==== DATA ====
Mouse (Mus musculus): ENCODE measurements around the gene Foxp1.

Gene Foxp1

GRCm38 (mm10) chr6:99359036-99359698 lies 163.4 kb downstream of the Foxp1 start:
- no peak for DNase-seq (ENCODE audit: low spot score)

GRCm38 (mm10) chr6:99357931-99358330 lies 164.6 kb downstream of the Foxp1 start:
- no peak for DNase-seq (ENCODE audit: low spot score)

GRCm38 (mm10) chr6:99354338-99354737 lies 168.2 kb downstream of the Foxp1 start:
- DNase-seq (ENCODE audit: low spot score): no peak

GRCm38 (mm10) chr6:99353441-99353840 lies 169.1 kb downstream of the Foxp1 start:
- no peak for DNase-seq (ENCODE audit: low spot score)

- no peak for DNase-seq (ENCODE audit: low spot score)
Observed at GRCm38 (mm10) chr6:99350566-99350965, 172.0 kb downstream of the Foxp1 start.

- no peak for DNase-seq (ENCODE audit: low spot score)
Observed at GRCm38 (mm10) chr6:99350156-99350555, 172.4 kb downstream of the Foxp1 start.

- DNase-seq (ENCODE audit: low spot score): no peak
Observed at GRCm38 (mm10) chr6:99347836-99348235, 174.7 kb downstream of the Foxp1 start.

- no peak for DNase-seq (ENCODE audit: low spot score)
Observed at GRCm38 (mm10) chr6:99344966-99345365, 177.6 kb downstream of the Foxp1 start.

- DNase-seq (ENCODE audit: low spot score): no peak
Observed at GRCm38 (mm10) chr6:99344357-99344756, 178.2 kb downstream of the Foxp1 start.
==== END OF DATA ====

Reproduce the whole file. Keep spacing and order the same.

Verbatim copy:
Mouse (Mus musculus): ENCODE measurements around the gene Foxp1.

Gene Foxp1

GRCm38 (mm10) chr6:99359036-99359698 lies 163.4 kb downstream of the Foxp1 start:
- no peak for DNase-seq (ENCODE audit: low spot score)

GRCm38 (mm10) chr6:99357931-99358330 lies 164.6 kb downstream of the Foxp1 start:
- no peak for DNase-seq (ENCODE audit: low spot score)

GRCm38 (mm10) chr6:99354338-99354737 lies 168.2 kb downstream of the Foxp1 start:
- DNase-seq (ENCODE audit: low spot score): no peak

GRCm38 (mm10) chr6:99353441-99353840 lies 169.1 kb downstream of the Foxp1 start:
- no peak for DNase-seq (ENCODE audit: low spot score)

- no peak for DNase-seq (ENCODE audit: low spot score)
Observed at GRCm38 (mm10) chr6:99350566-99350965, 172.0 kb downstream of the Foxp1 start.

- no peak for DNase-seq (ENCODE audit: low spot score)
Observed at GRCm38 (mm10) chr6:99350156-99350555, 172.4 kb downstream of the Foxp1 start.

- DNase-seq (ENCODE audit: low spot score): no peak
Observed at GRCm38 (mm10) chr6:99347836-99348235, 174.7 kb downstream of the Foxp1 start.

- no peak for DNase-seq (ENCODE audit: low spot score)
Observed at GRCm38 (mm10) chr6:99344966-99345365, 177.6 kb downstream of the Foxp1 start.

- DNase-seq (ENCODE audit: low spot score): no peak
Observed at GRCm38 (mm10) chr6:99344357-99344756, 178.2 kb downstream of the Foxp1 start.